‘Silo’ Creator and EP Talk Designing ‘360-Degree Sets’ to Create Dystopian Drama
19.11.2023 - 21:33
Hunter Ingram Before production got underway on Apple TV+’s “Silo” in 2021, creator Graham Yost’s inbox was a constant barrage of questions. “I would get 50 emails a day from production design and set dec and costuming with questions about the logic of what would be in a silo,” the creator tells Variety. Who can blame them? The challenge put upon the production top to bottom was a heavy lift.
The ambitious series adapts Hugh Howey’s wildly popular book series about a massive, underground silo structure housing the last 10,000 people on Earth. Inside, the residents know nothing of the world above, only the daily work needed to keep the silo functioning. Outside, something happened that made the surface above them uninhabitable, and their only view of that wasteland is a static live shot of a tree weathering the aftermath.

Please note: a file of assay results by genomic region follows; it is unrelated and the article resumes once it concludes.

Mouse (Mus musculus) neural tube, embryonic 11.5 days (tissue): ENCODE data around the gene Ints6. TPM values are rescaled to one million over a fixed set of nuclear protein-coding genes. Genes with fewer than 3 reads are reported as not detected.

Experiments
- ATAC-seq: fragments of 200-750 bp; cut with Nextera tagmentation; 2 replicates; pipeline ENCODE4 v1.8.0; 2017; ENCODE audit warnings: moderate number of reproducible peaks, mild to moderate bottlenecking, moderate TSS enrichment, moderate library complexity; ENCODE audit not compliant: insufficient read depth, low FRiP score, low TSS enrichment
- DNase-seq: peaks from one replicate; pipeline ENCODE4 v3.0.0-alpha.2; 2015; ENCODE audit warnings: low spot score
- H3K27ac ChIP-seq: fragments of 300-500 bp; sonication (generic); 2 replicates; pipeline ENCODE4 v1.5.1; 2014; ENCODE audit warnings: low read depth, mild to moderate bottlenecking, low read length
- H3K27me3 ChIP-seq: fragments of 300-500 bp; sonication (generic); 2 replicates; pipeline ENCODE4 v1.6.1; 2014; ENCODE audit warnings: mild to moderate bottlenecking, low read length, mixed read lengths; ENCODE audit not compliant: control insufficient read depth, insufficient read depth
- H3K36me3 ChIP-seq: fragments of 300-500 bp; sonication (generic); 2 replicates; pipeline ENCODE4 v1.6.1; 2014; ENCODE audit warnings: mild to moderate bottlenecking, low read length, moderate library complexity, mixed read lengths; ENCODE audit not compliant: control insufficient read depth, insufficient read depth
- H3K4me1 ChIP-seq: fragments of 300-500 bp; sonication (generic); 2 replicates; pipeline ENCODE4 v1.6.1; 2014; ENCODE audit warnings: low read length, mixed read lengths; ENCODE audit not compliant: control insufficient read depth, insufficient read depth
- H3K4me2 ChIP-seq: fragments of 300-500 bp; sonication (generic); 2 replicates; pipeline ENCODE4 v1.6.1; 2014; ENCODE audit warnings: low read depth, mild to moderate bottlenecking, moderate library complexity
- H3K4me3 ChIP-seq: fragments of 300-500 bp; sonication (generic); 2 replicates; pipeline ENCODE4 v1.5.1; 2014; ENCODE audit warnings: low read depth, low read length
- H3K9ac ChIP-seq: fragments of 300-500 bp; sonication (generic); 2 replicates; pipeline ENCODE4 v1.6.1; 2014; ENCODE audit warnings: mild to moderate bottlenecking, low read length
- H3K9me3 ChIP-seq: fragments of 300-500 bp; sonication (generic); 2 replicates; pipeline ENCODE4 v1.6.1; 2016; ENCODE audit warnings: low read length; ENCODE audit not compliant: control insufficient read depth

The story follows Juliette (Rebecca Ferguson), a mechanic tending to the silo’s engine who finds herself promoted to sheriff amidst a rash of violence that draws questions about the true nature of the enclosure and the motives of its authority figures. The 10-episode first season aired this summer while the cast and crew started production on Season 2 in London — the shoot is on hiatus until the resolution of the SAG-AFTRA strike. But before a single frame was ever shot on the series, Yost says he and executive producer/director Morten Tyldum spent the isolation of the COVID pandemic working with every department from Los Angeles to London to cohesively create the look of the silo because, more than anything, the sense of place had to sell the story.
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